Federal Court Says Phone Location Records Aren't Protected By The Constitution

Business Insider

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A federal appeals court has ruled that authorities don't need a search warrant to access your phone's location records.

According to AP's Juan Lozano, the 5th U.S. Circuit Court of Appeals ruled that phone location data are business records and not the property of mobile subscribers.

This means that authorities don't need probable cause if they want to get a person's location data — they just need a court order requesting the business records from that person's cell phone provider.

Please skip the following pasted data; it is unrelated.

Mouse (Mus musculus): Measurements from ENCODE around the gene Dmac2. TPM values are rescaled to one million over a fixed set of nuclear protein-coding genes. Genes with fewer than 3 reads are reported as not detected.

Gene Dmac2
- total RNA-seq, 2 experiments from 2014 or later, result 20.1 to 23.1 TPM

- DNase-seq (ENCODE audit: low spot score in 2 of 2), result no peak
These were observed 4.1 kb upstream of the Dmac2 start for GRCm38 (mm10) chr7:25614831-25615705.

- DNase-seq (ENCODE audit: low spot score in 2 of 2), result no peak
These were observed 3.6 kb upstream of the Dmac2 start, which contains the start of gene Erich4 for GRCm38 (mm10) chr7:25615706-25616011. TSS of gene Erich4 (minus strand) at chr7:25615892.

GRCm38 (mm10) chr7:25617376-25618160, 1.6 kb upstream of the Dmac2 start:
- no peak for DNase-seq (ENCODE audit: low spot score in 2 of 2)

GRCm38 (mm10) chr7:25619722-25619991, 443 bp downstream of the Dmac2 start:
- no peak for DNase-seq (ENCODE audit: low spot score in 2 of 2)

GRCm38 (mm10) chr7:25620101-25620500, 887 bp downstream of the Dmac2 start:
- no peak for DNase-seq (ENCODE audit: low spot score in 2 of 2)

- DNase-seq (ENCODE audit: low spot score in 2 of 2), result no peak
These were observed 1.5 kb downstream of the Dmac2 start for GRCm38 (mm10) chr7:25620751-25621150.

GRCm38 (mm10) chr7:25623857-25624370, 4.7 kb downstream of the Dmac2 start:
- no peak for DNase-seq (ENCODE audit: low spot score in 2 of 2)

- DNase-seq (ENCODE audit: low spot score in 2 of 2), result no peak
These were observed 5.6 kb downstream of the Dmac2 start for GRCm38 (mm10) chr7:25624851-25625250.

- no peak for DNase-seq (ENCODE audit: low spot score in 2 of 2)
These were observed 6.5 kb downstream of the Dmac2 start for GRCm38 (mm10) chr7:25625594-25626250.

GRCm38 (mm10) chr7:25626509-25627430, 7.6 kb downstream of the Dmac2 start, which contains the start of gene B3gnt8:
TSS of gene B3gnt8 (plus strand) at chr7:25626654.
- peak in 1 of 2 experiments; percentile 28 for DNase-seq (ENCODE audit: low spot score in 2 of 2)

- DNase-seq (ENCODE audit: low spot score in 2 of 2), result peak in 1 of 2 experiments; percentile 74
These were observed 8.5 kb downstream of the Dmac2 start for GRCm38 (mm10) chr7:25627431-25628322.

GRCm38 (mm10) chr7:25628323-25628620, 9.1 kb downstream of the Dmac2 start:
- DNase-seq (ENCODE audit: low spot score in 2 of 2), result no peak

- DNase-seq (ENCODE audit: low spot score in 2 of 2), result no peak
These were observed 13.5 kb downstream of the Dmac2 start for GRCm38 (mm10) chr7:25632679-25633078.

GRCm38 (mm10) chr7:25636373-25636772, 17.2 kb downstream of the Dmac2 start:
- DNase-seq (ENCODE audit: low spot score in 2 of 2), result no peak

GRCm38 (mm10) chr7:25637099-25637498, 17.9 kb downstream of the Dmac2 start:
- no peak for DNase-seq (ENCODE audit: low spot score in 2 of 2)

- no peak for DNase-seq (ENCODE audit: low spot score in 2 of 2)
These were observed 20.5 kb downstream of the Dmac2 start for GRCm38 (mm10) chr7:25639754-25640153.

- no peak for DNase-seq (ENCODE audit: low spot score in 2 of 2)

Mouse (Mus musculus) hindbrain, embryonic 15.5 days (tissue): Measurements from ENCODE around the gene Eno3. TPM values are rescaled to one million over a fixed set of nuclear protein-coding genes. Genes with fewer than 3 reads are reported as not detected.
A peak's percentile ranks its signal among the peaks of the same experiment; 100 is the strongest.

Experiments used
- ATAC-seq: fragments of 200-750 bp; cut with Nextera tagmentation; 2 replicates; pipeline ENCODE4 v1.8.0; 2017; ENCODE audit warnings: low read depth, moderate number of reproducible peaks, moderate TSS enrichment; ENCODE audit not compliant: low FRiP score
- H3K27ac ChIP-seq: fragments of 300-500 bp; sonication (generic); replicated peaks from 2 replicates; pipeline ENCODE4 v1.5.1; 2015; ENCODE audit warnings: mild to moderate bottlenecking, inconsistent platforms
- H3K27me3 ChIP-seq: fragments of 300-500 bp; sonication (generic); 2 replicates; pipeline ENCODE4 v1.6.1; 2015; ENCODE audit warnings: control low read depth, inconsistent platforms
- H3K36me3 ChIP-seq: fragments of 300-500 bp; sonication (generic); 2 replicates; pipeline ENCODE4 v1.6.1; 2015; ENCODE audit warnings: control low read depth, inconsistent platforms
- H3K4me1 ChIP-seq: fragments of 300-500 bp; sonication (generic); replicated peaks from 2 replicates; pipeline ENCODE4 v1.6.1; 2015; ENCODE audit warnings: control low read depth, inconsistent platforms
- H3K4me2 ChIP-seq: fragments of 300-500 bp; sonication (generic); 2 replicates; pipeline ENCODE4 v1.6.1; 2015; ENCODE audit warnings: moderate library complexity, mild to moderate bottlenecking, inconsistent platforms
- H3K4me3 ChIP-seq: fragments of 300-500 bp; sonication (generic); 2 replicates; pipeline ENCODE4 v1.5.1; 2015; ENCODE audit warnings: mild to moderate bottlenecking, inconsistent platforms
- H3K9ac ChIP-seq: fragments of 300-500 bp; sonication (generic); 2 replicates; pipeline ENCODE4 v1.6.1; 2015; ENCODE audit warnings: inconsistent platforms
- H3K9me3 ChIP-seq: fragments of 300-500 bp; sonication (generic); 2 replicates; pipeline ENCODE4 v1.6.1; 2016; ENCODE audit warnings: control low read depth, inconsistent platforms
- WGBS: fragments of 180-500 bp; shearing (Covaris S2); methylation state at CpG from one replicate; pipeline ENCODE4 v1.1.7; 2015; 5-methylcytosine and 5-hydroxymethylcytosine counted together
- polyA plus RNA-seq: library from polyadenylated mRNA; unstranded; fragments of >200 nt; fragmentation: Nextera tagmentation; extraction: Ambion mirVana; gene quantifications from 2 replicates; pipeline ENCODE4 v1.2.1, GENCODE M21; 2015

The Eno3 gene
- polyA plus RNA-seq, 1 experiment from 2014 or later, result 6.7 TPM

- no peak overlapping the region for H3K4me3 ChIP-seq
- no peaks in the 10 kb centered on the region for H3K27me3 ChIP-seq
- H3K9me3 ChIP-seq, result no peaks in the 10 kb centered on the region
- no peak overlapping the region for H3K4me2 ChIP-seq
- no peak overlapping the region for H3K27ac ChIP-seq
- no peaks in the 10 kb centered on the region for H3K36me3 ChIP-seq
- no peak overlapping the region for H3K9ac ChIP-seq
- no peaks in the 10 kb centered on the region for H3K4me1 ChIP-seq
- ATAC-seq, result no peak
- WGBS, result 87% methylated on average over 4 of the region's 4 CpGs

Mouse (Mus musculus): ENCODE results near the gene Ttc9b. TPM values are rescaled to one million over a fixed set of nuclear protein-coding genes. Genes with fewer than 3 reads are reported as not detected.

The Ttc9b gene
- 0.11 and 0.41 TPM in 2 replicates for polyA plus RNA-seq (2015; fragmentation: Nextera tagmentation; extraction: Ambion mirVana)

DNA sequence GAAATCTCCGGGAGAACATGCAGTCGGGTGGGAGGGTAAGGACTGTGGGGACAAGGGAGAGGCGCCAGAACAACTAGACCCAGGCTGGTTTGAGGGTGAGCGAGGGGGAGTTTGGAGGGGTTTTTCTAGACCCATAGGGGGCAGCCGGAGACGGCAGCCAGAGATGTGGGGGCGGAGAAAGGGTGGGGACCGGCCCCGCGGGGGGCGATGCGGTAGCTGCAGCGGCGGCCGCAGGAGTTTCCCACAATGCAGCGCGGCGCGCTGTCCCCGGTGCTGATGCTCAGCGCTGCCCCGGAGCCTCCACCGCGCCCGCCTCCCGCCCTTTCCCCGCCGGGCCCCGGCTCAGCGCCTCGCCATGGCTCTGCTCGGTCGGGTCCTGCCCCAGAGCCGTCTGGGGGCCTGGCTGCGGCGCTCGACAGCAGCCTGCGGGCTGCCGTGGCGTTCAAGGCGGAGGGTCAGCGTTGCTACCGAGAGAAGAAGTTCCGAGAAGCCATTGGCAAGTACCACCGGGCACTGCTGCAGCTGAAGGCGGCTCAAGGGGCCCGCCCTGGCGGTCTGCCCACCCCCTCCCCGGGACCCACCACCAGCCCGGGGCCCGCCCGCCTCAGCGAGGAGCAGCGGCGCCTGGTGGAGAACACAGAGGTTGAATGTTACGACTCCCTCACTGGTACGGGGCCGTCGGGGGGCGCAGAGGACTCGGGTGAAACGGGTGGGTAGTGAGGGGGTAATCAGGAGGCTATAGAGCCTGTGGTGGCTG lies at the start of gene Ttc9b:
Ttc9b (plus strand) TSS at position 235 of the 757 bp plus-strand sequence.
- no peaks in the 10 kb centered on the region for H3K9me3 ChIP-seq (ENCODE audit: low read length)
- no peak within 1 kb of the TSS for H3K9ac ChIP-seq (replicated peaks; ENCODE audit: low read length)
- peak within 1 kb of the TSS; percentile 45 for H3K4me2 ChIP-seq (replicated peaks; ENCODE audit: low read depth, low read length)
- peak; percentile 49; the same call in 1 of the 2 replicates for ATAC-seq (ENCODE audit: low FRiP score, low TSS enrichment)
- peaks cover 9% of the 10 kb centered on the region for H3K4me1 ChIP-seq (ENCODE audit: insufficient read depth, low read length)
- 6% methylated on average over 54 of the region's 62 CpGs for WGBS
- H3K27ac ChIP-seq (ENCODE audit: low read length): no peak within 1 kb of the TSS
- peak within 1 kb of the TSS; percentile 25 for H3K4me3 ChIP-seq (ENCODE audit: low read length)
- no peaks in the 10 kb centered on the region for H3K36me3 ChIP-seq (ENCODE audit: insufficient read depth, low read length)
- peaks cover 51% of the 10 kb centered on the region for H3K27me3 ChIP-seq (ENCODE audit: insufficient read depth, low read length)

While a court order still requires authorities to demonstrate that the records are connected to a specific investigation based on "reasonable grounds," the requirements are far less stringent that those for a search warrant.

The court went on to say that while " cell phone users may reasonably want their location information to remain private," they don't have the legal standing to fight against government officials asking for business records in relation to specific investigations.

Instead, the court stated that upset users should either demand that their cell phone service providers stop collecting location data or lobby their representatives to change the law to protect their information.

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